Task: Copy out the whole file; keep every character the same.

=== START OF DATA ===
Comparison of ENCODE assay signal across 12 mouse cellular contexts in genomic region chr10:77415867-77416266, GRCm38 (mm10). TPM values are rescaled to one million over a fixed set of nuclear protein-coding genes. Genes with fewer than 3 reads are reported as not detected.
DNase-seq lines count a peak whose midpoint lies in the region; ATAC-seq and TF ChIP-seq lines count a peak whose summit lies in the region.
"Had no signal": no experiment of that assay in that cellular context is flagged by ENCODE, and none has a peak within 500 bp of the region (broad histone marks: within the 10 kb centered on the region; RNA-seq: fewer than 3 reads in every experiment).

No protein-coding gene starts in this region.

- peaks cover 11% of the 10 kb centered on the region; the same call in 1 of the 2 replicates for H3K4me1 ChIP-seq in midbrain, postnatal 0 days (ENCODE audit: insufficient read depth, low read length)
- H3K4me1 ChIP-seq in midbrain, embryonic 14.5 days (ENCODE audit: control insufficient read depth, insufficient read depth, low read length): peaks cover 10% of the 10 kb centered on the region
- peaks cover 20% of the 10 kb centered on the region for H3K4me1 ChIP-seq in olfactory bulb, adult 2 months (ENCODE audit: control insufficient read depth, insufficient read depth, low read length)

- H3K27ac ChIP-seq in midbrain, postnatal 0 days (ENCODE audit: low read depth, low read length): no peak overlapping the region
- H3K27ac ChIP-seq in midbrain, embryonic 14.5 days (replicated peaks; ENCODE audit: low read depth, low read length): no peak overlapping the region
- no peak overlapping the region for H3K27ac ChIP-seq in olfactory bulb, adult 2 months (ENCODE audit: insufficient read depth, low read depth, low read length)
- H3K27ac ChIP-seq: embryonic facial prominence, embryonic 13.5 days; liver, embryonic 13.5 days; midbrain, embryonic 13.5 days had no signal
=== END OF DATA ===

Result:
Comparison of ENCODE assay signal across 12 mouse cellular contexts in genomic region chr10:77415867-77416266, GRCm38 (mm10). TPM values are rescaled to one million over a fixed set of nuclear protein-coding genes. Genes with fewer than 3 reads are reported as not detected.
DNase-seq lines count a peak whose midpoint lies in the region; ATAC-seq and TF ChIP-seq lines count a peak whose summit lies in the region.
"Had no signal": no experiment of that assay in that cellular context is flagged by ENCODE, and none has a peak within 500 bp of the region (broad histone marks: within the 10 kb centered on the region; RNA-seq: fewer than 3 reads in every experiment).

No protein-coding gene starts in this region.

- peaks cover 11% of the 10 kb centered on the region; the same call in 1 of the 2 replicates for H3K4me1 ChIP-seq in midbrain, postnatal 0 days (ENCODE audit: insufficient read depth, low read length)
- H3K4me1 ChIP-seq in midbrain, embryonic 14.5 days (ENCODE audit: control insufficient read depth, insufficient read depth, low read length): peaks cover 10% of the 10 kb centered on the region
- peaks cover 20% of the 10 kb centered on the region for H3K4me1 ChIP-seq in olfactory bulb, adult 2 months (ENCODE audit: control insufficient read depth, insufficient read depth, low read length)

- H3K27ac ChIP-seq in midbrain, postnatal 0 days (ENCODE audit: low read depth, low read length): no peak overlapping the region
- H3K27ac ChIP-seq in midbrain, embryonic 14.5 days (replicated peaks; ENCODE audit: low read depth, low read length): no peak overlapping the region
- no peak overlapping the region for H3K27ac ChIP-seq in olfactory bulb, adult 2 months (ENCODE audit: insufficient read depth, low read depth, low read length)
- H3K27ac ChIP-seq: embryonic facial prominence, embryonic 13.5 days; liver, embryonic 13.5 days; midbrain, embryonic 13.5 days had no signal